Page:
Formula SAE Car, (Fall)
Daniel M. Gregor
Designing and building a formula SAE car is a complicated matter which draws upon
multiple subjects. It is difficult to pin down a precise procedure but it is generally understood
that the car's frame should be designed first, which can be broken down into four separate
sections: the front, cockpit, engine compartment and the rear.[1] Computer aided design, (CAD),
is a common way to reduce costs as a 'virtual' car can be created, built and in some regards tested
using Computational Fluid Dynamics, (CFD), before any actual materials are used.[2] In this
virtual environment, wing designs, heights, angles, etc can be simply moved or shifted and the
effects on the overall vehicle can be analyzed. [2]
Once the design phase is complete building and testing of the car's design can take place.
Testing using strain gages for simulations of expected conditions and actual track testing have
been conducted to ensure all bending stresses are fully understood .[3] Wind tunnel experiments
have been conducted to help understand the movement of air across the vehicle. This can be
particularly important when it comes to the design of the front and rear wings.[4] Placement of
these wings, angles of attack and width can increase the down-force of air on the car, helping to
keep it on the track.[4] This is a highly complex evaluation as the car as a whole must be
considered. Small changes to the front wing of the car can affect how the wind streams hit the
rear wing, providing lift instead of down-force on the car.[4] With all of the above
considerations, care must also be taken to ensure the frame design allows for proper placement.
[4] Modifying one design parameter on the frame can often affect parameters placement of fluid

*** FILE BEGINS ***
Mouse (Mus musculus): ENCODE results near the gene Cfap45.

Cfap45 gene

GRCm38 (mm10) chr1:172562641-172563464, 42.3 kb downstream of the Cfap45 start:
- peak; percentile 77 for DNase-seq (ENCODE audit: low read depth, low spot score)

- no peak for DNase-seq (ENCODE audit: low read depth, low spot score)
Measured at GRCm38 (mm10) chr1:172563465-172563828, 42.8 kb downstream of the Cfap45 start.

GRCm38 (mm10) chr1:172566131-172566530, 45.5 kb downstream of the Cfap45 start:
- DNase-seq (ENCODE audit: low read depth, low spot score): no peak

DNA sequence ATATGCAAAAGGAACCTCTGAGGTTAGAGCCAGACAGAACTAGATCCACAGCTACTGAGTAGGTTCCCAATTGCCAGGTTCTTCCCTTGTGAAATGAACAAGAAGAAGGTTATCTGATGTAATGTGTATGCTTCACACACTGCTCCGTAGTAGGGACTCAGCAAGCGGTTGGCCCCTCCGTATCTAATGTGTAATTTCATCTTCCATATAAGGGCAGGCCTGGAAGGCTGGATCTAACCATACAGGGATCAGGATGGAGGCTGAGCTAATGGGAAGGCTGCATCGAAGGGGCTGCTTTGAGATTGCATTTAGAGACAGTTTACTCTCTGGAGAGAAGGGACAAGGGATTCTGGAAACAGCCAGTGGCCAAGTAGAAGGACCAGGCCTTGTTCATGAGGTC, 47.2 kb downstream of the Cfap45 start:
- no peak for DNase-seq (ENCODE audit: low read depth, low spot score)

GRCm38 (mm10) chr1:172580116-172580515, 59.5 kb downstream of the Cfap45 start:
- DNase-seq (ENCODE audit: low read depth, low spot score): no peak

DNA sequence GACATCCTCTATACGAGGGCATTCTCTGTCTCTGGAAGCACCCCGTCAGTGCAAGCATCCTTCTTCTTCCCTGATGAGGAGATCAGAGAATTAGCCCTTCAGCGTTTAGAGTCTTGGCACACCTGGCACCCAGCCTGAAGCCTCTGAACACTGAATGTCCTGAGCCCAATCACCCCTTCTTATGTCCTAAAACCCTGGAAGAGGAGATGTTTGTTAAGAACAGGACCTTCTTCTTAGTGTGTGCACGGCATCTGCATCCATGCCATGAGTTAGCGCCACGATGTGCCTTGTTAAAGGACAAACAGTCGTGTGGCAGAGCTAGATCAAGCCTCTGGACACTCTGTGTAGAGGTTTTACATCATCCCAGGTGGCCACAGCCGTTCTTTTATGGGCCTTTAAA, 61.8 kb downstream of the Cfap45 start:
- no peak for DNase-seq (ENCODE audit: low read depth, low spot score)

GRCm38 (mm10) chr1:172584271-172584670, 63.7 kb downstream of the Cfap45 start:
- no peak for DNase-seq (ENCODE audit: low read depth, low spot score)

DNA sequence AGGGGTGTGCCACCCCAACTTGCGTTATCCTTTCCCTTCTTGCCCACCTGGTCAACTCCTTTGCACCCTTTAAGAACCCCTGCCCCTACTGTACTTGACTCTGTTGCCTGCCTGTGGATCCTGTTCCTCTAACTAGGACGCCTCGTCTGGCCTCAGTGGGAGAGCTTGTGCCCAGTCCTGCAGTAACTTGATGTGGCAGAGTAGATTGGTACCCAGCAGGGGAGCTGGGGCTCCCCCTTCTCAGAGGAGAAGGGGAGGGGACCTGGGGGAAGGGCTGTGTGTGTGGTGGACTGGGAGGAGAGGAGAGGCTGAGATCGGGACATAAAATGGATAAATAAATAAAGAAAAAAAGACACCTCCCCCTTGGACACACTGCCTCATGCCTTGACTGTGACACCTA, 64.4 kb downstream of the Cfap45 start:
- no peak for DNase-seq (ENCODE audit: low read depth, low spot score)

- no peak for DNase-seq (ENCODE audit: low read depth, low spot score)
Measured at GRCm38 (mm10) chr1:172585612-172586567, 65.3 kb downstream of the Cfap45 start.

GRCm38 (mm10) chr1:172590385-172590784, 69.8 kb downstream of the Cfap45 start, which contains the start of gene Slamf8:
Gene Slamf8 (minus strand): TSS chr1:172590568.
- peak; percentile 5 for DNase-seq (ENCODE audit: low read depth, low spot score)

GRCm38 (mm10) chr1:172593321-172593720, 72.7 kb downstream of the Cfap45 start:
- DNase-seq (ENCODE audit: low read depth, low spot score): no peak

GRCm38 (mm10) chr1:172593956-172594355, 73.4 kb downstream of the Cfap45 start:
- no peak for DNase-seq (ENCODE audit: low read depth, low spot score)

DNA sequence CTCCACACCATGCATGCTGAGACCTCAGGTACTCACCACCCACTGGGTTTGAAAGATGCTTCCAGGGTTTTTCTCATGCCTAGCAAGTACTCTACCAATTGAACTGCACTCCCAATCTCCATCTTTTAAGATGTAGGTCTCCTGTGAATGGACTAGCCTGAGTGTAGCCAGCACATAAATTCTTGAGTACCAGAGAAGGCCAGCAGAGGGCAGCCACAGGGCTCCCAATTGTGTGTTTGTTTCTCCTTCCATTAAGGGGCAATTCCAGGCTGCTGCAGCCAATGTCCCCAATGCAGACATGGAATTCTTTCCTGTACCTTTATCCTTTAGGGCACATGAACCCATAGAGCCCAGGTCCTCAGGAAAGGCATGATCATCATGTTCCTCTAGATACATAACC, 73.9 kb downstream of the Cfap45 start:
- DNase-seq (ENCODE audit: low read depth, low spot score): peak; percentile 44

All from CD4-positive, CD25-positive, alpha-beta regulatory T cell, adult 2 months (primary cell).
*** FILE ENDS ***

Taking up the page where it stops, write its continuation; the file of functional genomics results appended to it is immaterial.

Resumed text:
dynamics. [4]
Frame design can be crucial when it concerns the constantly changing rear
suspension.[3] Since the car's drive power comes from its rear tires, maintaining the tires contact
to the ground while turning or hitting bumps in the track is essential.[5] While attempting to
maintain this contact, components such as suspension rods, axel shafts, etc. will experience large
amounts of bending strains.[5] Inconsistent movement between the front and rear suspension
systems can make the vehicle operate in unpredictable ways.[5] It is important to ensure plastic
deformation is controlled and understood, while chances of failure remains remote.
The Old Dominion University Fall Formula SAE team is intent on designing, building,
fabricating and testing a frame and rear suspension system for the 2016 SAE Formula Car
challenge. Designs will be first be analytically conceived, then drawn using CAD software. It
will then be tested and further analyzed there before the final designs are virtually tested using
CFD software. Fabrication is next followed by further testing of actual components to ensure
final design endurance.
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Formula SAE Car, (Fall)
Daniel M. Gregor
B. Auer, J. McCombs, and E. Odom, "Design and optimization of a Formula SAE&reg frame," in
2006 SAE World Congress, April 3, 2006 - April 6, 2006, Detroit, MI, United states, 2006.
C. Meinan, T. Wenhui, Y. Bo, and H. Xingjun, "Computer-aided Front and Rear Wings
Aerodynamic Design of a Formula SAE Racing Car," Applied Mechanics and Materials, vol. 120,
pp. 20-5, / 2012.
W. B. Riley and A. R. George, "Design, analysis and testing of a Formula SAE car chassis," in
Motorsports Engineering Conference and Exhibition, December 2, 2002 - December 5, 2002,
Indianapolis, IN, United states, 2002.
G. X. Wang, Y. Hu, T. T. Xu, Z. F. Li, and B. Yang, "Numerical simulation and wind tunnel
experiment of the aerodynamic characteristics of a formula student racing car," in 2013
International Forum on Mechanical and Material Engineering, IFMME 2013, June 13, 2013 - June
14, 2013, Guangzhou, China, 2013, pp. 460-464.
E. F. Gaffney Iii and A. R. Salinas, "Introduction to formula SAE&reg suspension and frame
design," in 48th Earthmoving Industry Conference and Exposition, April 9, 1997 - April 10, 1997,
Peoria, IL, United states, 1997.
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